Crowdfund Insider reported earlier today (March 3, 2020) that trading platform Robinhood had resolved its issues and was back up and running after a day-long outage during one of the biggest market rallies ever. Unfortunately, the news that everything was A-OK was a bit premature as Robinhood took another dive today punishing their customers once again.
Robinhood is now fully restored. We know this has been frustrating and we will work diligently to provide the level of service you deserve.
— Robinhood Help (@AskRobinhood) March 3, 2020
Robinhood appears to be up and running now.
Fool Me Once…
Of course, the Twitterati has been out in droves slamming the Fintech for its very poor performance.
As a devops engineer, #Robinhood either doesn’t have proper disaster recovery, deployment rollback or capacity planning. Let me guess. Robinhood is also single tenant on AWS? Anyone who knows how to run a large service at scale would see this as pure incompetence.
— Joseph Don’t Care (@yangtotrump) March 3, 2020
It might be fully restored but you fully lost our confidence in your app.
— Graham Nelson (@fanfavorit95) March 3, 2020
I lost $12k. Can you feed my kids ?
— Fresco (@DonniFresco) March 3, 2020
There are many, many more… It has been a very bad day for Robinhood but it may just be the start.
Expect both the SEC and FINRA to review Robinhood’s operations. In fact, earlier today someone started a Change.org petition to have Robinhood banned by FINRA. More than 1600 individuals have signed the petition.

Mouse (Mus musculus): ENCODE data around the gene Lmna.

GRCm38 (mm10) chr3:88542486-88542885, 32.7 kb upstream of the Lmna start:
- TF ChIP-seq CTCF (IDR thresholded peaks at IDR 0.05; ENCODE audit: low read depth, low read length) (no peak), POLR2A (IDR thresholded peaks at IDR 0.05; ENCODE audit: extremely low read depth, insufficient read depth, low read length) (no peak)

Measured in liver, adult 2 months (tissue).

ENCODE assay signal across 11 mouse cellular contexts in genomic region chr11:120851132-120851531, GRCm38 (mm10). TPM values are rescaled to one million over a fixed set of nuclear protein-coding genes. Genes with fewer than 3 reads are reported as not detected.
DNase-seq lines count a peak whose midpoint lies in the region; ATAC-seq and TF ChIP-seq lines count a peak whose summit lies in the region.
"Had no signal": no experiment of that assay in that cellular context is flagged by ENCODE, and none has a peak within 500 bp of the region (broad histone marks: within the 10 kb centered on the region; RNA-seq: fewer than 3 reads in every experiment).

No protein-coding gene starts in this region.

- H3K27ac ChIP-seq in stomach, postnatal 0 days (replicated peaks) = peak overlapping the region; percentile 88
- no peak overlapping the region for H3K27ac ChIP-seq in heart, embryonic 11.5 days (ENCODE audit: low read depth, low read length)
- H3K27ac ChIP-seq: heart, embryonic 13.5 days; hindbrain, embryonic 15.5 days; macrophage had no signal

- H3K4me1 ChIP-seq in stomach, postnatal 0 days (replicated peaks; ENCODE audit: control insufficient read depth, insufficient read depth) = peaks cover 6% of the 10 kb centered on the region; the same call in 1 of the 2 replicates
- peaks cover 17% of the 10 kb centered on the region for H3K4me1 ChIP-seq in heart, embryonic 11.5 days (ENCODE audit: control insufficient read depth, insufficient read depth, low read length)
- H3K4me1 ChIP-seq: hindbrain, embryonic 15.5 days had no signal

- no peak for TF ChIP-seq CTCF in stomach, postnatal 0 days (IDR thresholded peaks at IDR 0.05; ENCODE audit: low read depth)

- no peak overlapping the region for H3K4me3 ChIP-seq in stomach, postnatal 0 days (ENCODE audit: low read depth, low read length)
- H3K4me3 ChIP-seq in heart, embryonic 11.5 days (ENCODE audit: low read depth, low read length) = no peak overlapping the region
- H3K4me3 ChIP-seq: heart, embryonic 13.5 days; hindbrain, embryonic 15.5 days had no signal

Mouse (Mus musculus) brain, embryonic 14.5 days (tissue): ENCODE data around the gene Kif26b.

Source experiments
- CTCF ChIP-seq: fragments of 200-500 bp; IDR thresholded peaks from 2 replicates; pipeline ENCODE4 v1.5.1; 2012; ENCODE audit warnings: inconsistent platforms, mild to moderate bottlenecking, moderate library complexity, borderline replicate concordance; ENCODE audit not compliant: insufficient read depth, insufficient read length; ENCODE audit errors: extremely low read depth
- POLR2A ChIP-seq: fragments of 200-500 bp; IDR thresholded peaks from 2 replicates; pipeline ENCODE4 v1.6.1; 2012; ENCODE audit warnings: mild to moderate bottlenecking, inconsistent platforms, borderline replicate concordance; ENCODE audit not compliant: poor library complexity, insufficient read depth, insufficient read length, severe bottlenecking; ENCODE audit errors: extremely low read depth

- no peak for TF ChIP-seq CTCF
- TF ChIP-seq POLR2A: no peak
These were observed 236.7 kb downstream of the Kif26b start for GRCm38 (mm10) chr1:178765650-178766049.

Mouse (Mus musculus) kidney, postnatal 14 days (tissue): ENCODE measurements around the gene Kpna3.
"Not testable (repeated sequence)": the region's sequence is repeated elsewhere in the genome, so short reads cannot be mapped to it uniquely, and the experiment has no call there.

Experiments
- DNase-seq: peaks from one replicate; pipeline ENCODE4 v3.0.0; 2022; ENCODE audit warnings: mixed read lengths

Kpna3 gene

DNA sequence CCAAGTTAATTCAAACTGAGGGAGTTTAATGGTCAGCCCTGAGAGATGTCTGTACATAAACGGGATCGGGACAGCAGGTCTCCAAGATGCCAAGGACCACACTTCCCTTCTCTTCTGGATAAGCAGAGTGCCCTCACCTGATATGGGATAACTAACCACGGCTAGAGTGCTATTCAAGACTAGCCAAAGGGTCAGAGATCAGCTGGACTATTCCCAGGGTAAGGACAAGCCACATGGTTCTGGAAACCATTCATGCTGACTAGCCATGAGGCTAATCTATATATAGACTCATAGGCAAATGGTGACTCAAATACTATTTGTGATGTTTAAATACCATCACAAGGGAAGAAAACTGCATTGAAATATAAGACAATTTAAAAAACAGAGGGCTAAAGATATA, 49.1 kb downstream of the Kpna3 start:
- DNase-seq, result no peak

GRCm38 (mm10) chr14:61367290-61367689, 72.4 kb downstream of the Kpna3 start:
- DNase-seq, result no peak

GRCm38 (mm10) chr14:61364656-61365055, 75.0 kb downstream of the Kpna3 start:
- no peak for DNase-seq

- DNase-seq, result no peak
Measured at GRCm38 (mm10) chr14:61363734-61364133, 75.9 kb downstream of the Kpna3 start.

An outage like this is rare at best. A double-header outage is impossible to ignore. Beyond profound apologies, Robinhood will need a detailed outline as to how this will never, ever happen again to regain a semblance of confidence from its customers.
Update: Robinhood Founders apologize for disastrous outage.
In a blog post, Robinhood founders have apologized for the “unacceptable” outages the past couple of days. They said the platform is now in a better position to manage the situation but additional outages could occur.
They blaimed the failure on “stress on our infrastructure” and an “unprecedented load” that morphed into a “thundering herd effect” that triggered a failure of their DNS system.
“Multiple factors contributed to the unprecedented load that ultimately led to the outages. The factors included, among others, highly volatile and historic market conditions; record volume; and record account sign-ups.”
Robinhood assured customers they would respond to questions as soon as possible. It is unclear how Robinhood will deal with accounts that may have lost money due to the outages.